CH6058 - Forensic Chemistry (2017/18)
|Module specification||Module approved to run in 2017/18|
|Module title||Forensic Chemistry|
|Module level||Honours (06)|
|Credit rating for module||15|
|School||School of Human Sciences|
|Total study hours||150|
|Running in 2017/18||
This module will look at advanced analytical methodology for detecting chemical substances in evidence taken from crime scenes and from ante or post mortem samples taken from human bodies. The module will also look at the chemical processes occurring explosive processes.
Prior learning requirements
CH4002 and CH5007
The module aims to Illustrate how a range of techniques for determining the presence of an element or compound in a specified sample may be applied to forensic samples; It will describe the theoretical background and instrumental requirements for these techniques, where appropriate. Specifically, it will examine a range of techniques for surface analysis and their application in forensics. It will also review the kinetics of combustion reactions and the implications of this in fires and explosions and explain the importance of the chemical structure in explosive compounds
The module will also aim to provide students with the ability to articulate the difference between presumptive and confirmatory testing of chemical substances.
Drugs of abuse: Structures, metabolism and methods of analysis.
Paint samples: Composition and matching.
Glasses: methods for characterisation of different glass types.
Fires: kinetics of combustion and characterisation of combustion products
Explosions: kinetics of explosions and analysis of residues, to include gunshot residues.
Colorimetric reactions (chromogenic and lumogenic) and their use in presumptive testing.
Learning and teaching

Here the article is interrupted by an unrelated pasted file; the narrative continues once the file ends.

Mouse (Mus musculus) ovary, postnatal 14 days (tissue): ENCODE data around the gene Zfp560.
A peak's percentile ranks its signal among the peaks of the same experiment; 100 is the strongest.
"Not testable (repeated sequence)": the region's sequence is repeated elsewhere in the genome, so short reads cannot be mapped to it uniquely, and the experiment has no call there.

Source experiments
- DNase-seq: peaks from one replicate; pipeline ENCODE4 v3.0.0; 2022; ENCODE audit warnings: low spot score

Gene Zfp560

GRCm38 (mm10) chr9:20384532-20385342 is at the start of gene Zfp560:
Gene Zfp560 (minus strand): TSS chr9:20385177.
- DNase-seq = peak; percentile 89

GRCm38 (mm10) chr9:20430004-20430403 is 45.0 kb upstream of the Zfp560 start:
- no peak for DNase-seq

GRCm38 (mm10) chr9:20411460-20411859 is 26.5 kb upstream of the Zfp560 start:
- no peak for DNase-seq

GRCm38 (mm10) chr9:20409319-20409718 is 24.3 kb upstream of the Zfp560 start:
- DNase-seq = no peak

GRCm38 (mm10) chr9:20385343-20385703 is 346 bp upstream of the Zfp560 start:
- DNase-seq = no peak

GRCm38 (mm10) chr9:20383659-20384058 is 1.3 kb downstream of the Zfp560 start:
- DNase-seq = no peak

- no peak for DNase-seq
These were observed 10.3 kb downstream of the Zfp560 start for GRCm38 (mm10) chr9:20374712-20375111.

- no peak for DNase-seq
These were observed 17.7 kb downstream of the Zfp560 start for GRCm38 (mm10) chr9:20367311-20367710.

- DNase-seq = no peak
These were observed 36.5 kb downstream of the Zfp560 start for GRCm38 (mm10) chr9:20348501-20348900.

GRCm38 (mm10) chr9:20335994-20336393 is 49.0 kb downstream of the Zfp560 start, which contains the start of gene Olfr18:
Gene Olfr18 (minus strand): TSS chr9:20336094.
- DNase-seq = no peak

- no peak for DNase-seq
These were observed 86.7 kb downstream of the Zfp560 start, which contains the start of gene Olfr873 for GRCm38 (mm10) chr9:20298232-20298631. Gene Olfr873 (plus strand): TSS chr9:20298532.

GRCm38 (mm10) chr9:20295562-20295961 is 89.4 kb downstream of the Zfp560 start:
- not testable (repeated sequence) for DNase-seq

The module will be delivered by a variety of methods. Theoretical material will be introduced via a programme of lectures (20 h) and tutorials (10 h). This will be reinforced by the use of a range of case-studies which will illustrate the application of the principles introduced in the lectures. The case-studies will be looked at in seminar sessions (6 h) and also in a directed fashion by the students alone (30 h). Material will be provided in the VLE for the module, students will be expected to review the material outside the timetabled classes (15 h).
On successful completion of this module students will be able to:
1. Structurally analyse a molecule to describe its properties and evaluate the most effective
analytical methods to establish the level of the molecule present in a given sample.
2. Critically analyse the processes ocurring in a fire or explosion and evaluate, from evidence, the reasonsfor its initiation.
3. Evaluate the use of spot tests to provide an indication of the presence of specified
materials at a crime scene.
4. Give a critical account of how microscopic examination of a surface can provide chemical data and use this to infer the presence of gunshot residues.
5. Design appropriate methods of analysis for prescription drugs and drugs of abuse.
The assessment will be split between time constrained assessments – a progress test (30 min) and an end of module examination (1 h) which will assess the theoretical knowledge and the problem-solving ability of the students and a report on a case study which will develop communication skills and assess the students’ ability to apply the information provided in the module in a forensic context.
To pass the module, students need to achieve a minimum aggregate mark of 40%. There will be an attendance requirement for the practical sessions. If the module is passed on reassessment, then the maximum mark awarded will be 40%.
|Progress Test 1||1, 2|
|Case Study Report||1, 2, 3, 4|
|Examination 1, 4, 5||Examination 1, 4, 5|
Akhavan, J. (2004) The Chemistry of Explosives. 2nd Ed. Royal Society of Chemistry, London.
Bayne, S. and Carlin, M. (2010) Forensic Applications of High Performance Liquid Chromatography. CRC Press.
Heard, B.J. (2008) Handbook of Firearms and Ballistics: Examining and Interpreting Forensic Evidence. Wiley-Blackwell
Jackson, A. and Jackson, J. (2007) Forensic Science. 2nd ed. Prentice Hall.
Langford, A. Dean, J. Reed, R. Holmes, D. Weyers, J. and Jones, A. (2010) Practical Skills in Forensic Science. Prentice Hall.